LENOX — Decision time is approaching for the $15 million mixed-use development proposed a year ago by Nathan Winstanley on his downtown property, as the Zoning Board of Appeals schedules a crucial meeting for Dec. 9.
At a recent ZBA meeting, attorneys representing Winstanley and local architect Jim Harwood, whose lawsuit against the town to overturn the board’s approval of the Windrose Place project last January remains pending in Berkshire Superior Court, traded conflicting interpretations of town zoning bylaws.
During the two-hour remote public hearing Nov. 18, attended by about 30 residents, there was heated debate, with 17 speakers splitting roughly down the middle.
Winstanley, a retired marketing executive, has proposed renovating the 1790 Northrup House at 114 Main St., where he had operated his business for 30 years, and constructing three new buildings. The project would include 26 luxury apartments, and one of the buildings would have street-level businesses or offices.
The ZBA approved a special permit for the project, 5-0, in late January, and voted 4-1 to exempt it from inclusion of several affordable housing units.
Berkshire Superior Court Judge Douglas Wilkins, in his Aug. 17 hearing on Harwood’s lawsuit, took affordable housing off the table. But, he sent the case back to the ZBA for another look at issues involving a 200-foot setback from the nearest residential property in the residential district, as well as density and parking requirements outlined in town bylaw provisions affecting multifamily developments of more than 15 units.
Attorney William E. Martin, representing Winstanley, pushed back against Harwood attorney Peter Puciloski’s view that the 200-foot setback in the town bylaw also protects second-floor apartments above restaurants and other businesses in the downtown commercial zone. Martin termed the proposed development a by-right project in that zone.
Civil engineer Jim Scalise, a designer for the project, also stated that multifamily dwellings in the commercial district are allowed by right.
“This is an area where the town encourages development,” he said.
Scalise also asserted that the buildings proposed for the Winstanley property cover 30 percent of the land, while town zoning allows 75 percent coverage.
“You could literally double the footprint of the buildings and still meet the dimensional requirements of the zoning,” he said.
In response, Puciloski told the zoning board: “Mr. Scalise has not said this project complies with the zoning bylaw, that it complies with the [200-foot] setback, or that the design of the parking lot complies, because it doesn’t do any of those things.”
Harwood, who filed his court appeal against the ZBA’s approval of the project last February, declared that the development plan “is broadly in conflict with our zoning; it is asking for whole-cloth relief from numerous important requirements and it has overstated its economic benefit. It will provide near-term construction jobs, but it provides no permanent jobs.”
Susan Wolf, among the supporters of the special permit application, called it “a very thoughtful plan to add some much-needed housing and bring some vitality back to the town. We need the tax base from this. This is a high-quality project that brings those needed housing units.”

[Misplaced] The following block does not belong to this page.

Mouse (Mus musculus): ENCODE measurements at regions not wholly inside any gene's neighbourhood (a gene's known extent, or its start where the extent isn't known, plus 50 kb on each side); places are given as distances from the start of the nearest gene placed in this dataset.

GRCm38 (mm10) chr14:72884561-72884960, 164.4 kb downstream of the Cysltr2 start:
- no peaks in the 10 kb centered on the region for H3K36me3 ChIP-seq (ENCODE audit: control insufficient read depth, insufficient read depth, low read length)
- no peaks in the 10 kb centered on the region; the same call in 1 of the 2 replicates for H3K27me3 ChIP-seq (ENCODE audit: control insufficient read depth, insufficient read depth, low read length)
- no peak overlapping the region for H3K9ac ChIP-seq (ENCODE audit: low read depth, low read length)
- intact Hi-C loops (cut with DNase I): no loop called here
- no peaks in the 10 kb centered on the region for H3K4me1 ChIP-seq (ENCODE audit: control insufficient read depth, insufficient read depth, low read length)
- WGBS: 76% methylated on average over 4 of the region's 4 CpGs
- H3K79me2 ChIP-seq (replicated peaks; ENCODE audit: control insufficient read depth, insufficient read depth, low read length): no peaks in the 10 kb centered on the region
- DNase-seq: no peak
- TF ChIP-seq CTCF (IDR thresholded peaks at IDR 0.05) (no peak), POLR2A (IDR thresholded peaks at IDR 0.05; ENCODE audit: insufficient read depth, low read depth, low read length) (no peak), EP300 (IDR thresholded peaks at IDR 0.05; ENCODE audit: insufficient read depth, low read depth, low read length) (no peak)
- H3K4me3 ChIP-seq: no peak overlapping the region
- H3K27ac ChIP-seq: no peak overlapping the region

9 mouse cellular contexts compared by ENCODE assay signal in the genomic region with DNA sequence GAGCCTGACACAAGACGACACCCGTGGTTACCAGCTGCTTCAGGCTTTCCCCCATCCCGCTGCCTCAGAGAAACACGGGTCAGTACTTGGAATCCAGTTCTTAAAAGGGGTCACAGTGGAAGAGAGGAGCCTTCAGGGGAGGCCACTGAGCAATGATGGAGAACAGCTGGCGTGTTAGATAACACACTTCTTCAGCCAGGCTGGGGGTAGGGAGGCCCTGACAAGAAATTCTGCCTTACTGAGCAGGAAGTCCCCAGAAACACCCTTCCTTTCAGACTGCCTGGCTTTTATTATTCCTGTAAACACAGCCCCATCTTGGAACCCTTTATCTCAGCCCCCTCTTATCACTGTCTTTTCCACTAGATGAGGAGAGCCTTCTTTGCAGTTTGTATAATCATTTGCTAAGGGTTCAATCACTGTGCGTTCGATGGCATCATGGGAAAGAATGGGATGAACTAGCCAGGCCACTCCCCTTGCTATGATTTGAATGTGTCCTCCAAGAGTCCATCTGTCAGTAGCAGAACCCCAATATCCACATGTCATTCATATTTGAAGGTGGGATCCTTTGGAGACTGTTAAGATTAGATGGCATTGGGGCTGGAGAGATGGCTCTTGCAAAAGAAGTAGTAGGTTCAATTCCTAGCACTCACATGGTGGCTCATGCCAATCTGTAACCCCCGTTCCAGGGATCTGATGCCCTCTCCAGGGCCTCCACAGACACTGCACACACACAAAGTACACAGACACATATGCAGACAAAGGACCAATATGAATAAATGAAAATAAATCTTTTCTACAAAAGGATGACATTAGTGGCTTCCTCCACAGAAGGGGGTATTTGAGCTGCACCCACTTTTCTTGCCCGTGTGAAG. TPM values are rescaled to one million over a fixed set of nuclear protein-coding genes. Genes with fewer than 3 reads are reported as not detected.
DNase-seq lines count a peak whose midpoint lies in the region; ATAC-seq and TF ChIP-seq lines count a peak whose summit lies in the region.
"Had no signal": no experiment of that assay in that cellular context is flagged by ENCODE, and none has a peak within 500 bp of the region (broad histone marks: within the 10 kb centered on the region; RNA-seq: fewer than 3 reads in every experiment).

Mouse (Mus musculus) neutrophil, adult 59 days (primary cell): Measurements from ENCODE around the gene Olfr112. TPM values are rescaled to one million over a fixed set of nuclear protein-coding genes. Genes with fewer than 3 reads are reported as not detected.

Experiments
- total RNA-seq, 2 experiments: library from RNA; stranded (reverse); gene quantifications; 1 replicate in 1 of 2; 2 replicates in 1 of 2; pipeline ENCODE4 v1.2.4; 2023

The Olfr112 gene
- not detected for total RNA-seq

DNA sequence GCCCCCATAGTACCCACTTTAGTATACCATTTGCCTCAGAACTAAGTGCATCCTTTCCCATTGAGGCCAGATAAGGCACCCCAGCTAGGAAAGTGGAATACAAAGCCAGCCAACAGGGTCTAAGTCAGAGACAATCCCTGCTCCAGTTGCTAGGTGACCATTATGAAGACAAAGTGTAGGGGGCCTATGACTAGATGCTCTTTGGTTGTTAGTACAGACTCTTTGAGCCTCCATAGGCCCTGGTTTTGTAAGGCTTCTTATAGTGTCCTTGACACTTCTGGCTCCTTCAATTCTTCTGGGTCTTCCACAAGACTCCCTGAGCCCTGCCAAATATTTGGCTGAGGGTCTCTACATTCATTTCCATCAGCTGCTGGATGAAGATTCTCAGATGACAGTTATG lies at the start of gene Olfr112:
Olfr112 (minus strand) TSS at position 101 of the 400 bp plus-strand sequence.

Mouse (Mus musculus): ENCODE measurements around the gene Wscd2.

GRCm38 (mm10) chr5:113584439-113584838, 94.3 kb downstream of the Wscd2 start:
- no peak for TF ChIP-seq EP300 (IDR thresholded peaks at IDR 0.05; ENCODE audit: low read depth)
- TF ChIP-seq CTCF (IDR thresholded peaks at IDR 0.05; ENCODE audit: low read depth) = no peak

Lenox native Thomas Romeo described support for the development by abutters.
“This project will be good for the town not only for the tax base, but for the historical preservation of the [1790 Northrup] building, which is so important for those of us who have lived in Lenox our whole life,” he said.
“This area is commercially zoned; there’s nothing to prevent the Winstanleys from putting up a commercial property with more density and traffic,” resident Paul Hirt said. “They’re putting in something much more in keeping with the nature of the town rather than putting up a big box or other building that would attract more traffic in and out.”
But, opponent Kimberly Duval argued that “it just doesn’t make sense; it’s not the right project for this town. I would hate to see egg on our faces for a project that, 10 years from now, has become a developer-driven rental situation or investors buying each unit ‘to Airbnb them.’ As someone who’s in corporate real estate, I can tell you that a budget of $15 million is not going to build you luxury condos.”
Several opponents focused on the waiver approved by the zoning board to spare the project from an affordable housing contribution.
“I don’t feel our town’s commitment to affordable housing should be waved away so easily, especially when there are so many other concerns about density, scale and massing,” Margaret Keller said.
“Waiving some of the requirements is arbitrary,” Colin Mathews said. “If you need to bend or break the rules in order to make something work, then you don’t have a project. ‘Working the ref’ like this is anti-democratic and gross. It’s really against the spirit of what we’re trying to do in Lenox to overlook the contribution necessary to the Affordable Housing Trust. If there’s any housing crisis in Lenox, it’s over affordable housing.”
Mathews also maintained that “this goes against the spirit of direct democracy in our town and in New England, because somebody can’t maximize their earnings on the project they proposed by playing by the rules.”
But, supporter Mark Fischetti responded that “the ZBA made its decision, and the only reason we’re here is because one person can’t live with the outcome. That’s ‘working the ref.’ ”
At the scheduled Dec. 9 meeting, the board is expected to debate and discuss the project with a goal of reaching a decision.
“Everybody is anxious to get this matter resolved,” ZBA Chairman Robert Fuster Jr. said.